The lengthy and impressive debate ended in a dramatic victory for the Democratic-Republicans. “At length the House approved Livingston’s resolution by a lopsided vote of sixty-two to thirty-seven, suggesting that a substantial majority agreed that the House had discretion in implementing the treaty.” And when President Washington refused to turn over the requested information, the House adopted “by a similarly decisive vote,” another, similar resolution “affirming its discretion to refuse to implement and treaty affecting a subject within congressional power and its right to request information without giving reasons.”
The battle having been won, the war evaporated. The treaty, it turned out, was far more popular with constituents than the Democratic-Republicans had realized. Flooded with petitions urging Congress to appropriate the necessary funds, “a number of House opponents gave up the fight; having asserted its right not to appropriate money, the House voted to do so after all.”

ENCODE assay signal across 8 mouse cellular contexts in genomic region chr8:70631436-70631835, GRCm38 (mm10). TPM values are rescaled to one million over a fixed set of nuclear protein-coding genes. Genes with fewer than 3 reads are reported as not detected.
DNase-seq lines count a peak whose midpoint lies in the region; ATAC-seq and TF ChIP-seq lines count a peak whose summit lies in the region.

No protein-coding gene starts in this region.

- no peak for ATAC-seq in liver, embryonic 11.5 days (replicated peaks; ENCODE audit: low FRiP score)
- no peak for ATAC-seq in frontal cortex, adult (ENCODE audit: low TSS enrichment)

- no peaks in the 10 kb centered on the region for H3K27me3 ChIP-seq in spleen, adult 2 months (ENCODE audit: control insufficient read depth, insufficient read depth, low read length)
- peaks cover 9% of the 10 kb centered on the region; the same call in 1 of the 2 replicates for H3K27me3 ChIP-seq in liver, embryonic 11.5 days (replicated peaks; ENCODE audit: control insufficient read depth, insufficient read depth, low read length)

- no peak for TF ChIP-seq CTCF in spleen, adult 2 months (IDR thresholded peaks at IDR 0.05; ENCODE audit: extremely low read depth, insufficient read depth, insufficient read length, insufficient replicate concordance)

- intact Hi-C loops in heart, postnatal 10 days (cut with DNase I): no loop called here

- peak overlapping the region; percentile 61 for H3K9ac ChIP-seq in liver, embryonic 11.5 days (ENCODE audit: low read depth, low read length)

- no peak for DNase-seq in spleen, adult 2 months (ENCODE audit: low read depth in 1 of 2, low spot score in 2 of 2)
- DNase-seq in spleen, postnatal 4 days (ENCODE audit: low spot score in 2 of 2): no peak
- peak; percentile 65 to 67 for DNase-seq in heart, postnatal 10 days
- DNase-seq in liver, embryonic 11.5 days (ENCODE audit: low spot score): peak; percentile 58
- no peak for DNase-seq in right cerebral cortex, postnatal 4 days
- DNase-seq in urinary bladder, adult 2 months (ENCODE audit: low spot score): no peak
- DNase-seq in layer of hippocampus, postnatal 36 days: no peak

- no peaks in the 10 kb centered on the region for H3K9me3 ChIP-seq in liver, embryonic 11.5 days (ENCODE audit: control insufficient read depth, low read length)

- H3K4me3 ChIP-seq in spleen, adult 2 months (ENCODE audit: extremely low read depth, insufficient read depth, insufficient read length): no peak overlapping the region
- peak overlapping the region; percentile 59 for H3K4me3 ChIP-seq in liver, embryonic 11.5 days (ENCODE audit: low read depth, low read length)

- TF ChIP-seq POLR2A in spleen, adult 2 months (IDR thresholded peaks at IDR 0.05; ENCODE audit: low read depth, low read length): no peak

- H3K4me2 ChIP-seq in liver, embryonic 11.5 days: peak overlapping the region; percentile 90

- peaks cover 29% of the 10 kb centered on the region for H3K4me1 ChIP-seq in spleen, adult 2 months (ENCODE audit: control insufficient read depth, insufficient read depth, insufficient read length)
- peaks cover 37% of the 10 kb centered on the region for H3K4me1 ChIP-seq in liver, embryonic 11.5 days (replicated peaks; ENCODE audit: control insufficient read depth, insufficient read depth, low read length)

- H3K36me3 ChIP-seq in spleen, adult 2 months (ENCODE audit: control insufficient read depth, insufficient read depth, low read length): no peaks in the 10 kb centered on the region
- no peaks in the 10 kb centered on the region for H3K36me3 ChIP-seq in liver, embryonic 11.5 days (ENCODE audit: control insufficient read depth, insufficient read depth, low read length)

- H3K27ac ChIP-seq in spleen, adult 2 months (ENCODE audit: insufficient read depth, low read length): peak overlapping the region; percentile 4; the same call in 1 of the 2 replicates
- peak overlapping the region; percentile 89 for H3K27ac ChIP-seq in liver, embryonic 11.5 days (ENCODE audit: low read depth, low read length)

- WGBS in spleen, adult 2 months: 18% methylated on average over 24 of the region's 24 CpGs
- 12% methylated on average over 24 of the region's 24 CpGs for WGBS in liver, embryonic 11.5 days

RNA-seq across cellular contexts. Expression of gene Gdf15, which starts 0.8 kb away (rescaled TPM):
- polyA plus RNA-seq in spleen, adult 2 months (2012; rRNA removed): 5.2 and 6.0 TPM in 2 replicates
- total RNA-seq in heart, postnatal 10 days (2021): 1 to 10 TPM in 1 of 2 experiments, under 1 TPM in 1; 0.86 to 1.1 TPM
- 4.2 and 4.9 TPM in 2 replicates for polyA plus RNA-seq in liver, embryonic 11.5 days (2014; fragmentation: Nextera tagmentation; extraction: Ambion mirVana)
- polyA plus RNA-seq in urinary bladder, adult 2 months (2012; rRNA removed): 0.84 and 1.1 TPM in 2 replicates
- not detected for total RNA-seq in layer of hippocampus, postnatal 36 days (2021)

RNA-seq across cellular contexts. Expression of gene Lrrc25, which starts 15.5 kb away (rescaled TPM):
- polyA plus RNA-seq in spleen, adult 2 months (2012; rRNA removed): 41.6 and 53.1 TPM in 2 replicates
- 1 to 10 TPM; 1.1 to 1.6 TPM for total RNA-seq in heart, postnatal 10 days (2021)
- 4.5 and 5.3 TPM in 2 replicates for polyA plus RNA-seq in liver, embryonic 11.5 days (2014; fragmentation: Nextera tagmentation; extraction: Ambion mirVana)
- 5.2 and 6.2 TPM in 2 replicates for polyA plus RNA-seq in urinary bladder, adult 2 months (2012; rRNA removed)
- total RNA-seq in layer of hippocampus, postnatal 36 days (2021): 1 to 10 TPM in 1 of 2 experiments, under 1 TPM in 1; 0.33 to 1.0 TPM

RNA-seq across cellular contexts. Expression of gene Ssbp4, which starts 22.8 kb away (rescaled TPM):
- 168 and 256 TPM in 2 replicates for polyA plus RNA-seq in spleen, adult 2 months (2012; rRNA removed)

Additionally, it is worth noting that Prof. Currie, reviewing the dispute, had no doubt but that the Democratic-Republican proponents of Congressional discretion were correct. While I will not (out of respect for copyright laws and the reader’s patience) recite his reasoning at length, Prof. Currie concluded that “the appropriation power was intended as a check on other branches.” “Congress normally has discretion whether or not to appropriate funds.” (Emphasis in original.)
Finally it is important to understand that the case for House discretion in funding legislation (Obamacare) is stronger than the case for such discretion in funding treaties such as the Jay Treaty. The Constitution provides that treaties are to be ratified by action of the Senate and the Executive; the House has no part to play. Legislation, of course, involves an interplay among both houses of Congress as well as the Executive. If the House has discretion to refuse to fund the implementation of treaties, with which it is otherwise unconcerned, then a fortiori it has the right and power to refuse to fund ordinary legislation, which forms its core function.